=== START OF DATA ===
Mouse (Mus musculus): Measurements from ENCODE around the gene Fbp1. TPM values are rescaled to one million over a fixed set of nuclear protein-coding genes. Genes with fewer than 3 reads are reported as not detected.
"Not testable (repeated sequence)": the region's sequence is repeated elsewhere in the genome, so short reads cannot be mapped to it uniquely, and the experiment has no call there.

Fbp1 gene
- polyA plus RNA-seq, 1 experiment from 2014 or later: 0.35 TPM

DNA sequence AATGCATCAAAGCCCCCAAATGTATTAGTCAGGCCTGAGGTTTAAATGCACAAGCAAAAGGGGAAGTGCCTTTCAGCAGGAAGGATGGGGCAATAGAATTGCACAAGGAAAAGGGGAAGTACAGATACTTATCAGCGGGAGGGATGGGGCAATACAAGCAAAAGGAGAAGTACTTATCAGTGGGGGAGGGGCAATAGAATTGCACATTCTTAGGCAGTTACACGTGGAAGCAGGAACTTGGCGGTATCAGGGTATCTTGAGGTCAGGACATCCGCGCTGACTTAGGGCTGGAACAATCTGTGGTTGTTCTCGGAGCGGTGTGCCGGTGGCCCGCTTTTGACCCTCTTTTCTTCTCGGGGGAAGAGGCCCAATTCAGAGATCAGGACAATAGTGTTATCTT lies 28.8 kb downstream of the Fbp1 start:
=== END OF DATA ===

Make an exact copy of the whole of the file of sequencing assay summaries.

Mouse (Mus musculus): Measurements from ENCODE around the gene Fbp1. TPM values are rescaled to one million over a fixed set of nuclear protein-coding genes. Genes with fewer than 3 reads are reported as not detected.
"Not testable (repeated sequence)": the region's sequence is repeated elsewhere in the genome, so short reads cannot be mapped to it uniquely, and the experiment has no call there.

Fbp1 gene
- polyA plus RNA-seq, 1 experiment from 2014 or later: 0.35 TPM

DNA sequence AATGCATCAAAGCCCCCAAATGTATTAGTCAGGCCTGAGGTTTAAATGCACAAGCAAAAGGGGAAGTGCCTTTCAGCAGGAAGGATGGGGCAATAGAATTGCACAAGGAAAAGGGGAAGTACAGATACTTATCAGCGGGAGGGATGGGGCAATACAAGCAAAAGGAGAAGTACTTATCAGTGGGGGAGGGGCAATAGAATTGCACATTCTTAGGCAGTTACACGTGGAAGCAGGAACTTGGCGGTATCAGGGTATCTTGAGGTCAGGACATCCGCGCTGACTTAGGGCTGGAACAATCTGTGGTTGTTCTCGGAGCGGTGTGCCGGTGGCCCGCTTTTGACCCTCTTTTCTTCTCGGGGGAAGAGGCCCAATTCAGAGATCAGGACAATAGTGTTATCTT lies 28.8 kb downstream of the Fbp1 start: